NYC Half Marathon

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Bad Actors

Tuesday, March 13, 2018

“With his wife’s full knowledge [Ananias] kept back part of the money for himself, but brought the rest and put it at the apostles’ feet.” (Acts 5:2 NIV)

The strangest meeting in the New Testament occurred when a man named Ananias sold a piece of land so that the money from the sale could be used for others as they had need.  However, with the full knowledge of his wife Sapphira, he kept back part of the money for himself without disclosing it to the apostles.  The result was that judgment came upon Ananias and Sapphira, and they died, right there in front of everyone.  What was their sin?  After all, no one had required them to sell their possessions; they had done so voluntarily. Were they judged for having kept some of the money for their own needs?  No, judgment came upon them because they pretended to be something other than what they really were; they gave an appearance that was not reality, probably to look good in the eyes of others.  They turned out to be bad actors, but the problem was that they were lying—not to the apostles, but to God himself.

Actually, human beings are all naturally born actors. We all try to seem better than we really are at one time or another– even with God.  How ridiculous to think that we would even attempt to tell one thing to an omniscient God, while hiding something else behind our back; but we do it, because we’re used to doing the same with people.  We guess what people want us to be like, and that’s the persona we project in order to be accepted by others.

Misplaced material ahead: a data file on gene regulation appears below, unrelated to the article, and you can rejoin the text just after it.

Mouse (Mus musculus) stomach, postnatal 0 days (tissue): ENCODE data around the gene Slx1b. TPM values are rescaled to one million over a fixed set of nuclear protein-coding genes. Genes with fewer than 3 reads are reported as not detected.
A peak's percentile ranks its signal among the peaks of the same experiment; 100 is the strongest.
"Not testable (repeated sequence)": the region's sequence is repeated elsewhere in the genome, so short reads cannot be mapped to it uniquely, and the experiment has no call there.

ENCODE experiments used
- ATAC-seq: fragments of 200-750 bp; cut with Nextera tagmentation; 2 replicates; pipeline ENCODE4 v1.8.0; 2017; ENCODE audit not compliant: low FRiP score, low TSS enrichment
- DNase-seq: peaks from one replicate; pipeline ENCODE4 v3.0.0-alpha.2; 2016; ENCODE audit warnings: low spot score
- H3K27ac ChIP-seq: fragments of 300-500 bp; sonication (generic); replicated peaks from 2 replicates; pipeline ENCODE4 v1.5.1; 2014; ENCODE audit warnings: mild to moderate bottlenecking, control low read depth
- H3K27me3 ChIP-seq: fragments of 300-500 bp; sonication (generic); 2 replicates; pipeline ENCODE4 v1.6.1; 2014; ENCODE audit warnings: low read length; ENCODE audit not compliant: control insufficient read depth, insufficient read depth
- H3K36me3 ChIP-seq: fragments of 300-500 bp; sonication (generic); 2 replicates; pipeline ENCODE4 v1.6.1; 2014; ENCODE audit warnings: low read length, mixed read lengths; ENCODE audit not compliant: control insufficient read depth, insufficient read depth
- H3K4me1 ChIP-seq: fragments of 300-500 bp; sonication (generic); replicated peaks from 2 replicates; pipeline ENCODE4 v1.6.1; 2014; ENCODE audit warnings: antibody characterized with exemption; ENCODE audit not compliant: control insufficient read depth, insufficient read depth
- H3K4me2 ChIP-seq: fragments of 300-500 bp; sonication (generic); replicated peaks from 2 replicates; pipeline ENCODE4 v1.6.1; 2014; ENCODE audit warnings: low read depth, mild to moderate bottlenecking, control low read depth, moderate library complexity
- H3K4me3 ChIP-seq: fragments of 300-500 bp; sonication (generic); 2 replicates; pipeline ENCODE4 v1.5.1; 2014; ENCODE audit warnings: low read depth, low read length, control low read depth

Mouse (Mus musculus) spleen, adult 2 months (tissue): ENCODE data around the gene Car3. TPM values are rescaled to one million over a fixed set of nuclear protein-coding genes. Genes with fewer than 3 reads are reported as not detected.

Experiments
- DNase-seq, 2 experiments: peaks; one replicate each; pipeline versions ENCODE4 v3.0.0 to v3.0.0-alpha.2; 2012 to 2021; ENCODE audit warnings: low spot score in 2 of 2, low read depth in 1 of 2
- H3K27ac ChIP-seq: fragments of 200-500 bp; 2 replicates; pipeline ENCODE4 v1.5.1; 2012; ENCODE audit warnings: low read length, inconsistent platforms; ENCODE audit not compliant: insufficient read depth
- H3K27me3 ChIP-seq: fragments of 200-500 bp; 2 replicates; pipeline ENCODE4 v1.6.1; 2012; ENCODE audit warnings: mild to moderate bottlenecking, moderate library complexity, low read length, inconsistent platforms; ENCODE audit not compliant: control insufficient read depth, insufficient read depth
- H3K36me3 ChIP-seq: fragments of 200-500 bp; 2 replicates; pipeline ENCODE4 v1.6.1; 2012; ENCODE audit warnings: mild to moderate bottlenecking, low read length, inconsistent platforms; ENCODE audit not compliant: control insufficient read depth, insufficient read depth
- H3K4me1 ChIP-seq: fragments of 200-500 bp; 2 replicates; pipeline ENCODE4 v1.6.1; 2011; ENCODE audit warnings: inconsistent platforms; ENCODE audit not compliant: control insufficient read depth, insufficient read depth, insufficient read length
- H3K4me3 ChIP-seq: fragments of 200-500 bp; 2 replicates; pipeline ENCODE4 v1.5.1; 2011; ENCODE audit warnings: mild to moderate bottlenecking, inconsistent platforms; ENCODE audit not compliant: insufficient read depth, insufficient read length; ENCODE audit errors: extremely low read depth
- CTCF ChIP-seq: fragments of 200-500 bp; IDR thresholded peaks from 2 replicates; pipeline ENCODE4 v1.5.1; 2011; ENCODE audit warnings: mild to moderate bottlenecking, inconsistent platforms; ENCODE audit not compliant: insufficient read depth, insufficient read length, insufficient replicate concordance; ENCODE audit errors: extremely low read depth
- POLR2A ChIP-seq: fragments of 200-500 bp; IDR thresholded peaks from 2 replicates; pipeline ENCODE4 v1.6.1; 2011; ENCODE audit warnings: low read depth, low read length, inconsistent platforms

One prerequisite for walking with God, however, is that you can’t be an actor.  Jesus said that the Father seeks those who will worship him in spirit and in truth.  Truth here means sincerity.  God isn’t looking for a person who would say, “I have never sinned”; rather, he is looking for the one who would say, “Have mercy upon me, a sinner!”  People who make mistakes but are sincere, get further with God than someone who perhaps may not have sinned in a sensational way, but who is self-righteous and deceitful, and who tries to cover up his or her sin.

Let’s remember that making a mistake isn’t the worst thing; it’s what we do after the mistake that’s all-important.  The Bible says that if we confess our sins, God is faithful and just and will forgive us our sins and cleanse us from all unrighteousness (1 John 1:9).  If, on the other hand,  we connive, lie, exaggerate, and make excuses, as Ananias and Sapphira did, we end up far from God and outside of the umbrella of his protection.  Thank God that we don’t have to go down that road.  We can ask the Lord to make us real, by his grace; and to keep us honest so we can live lives pleasing to him and grow closer to him every day.

Read Acts 5:1-11.

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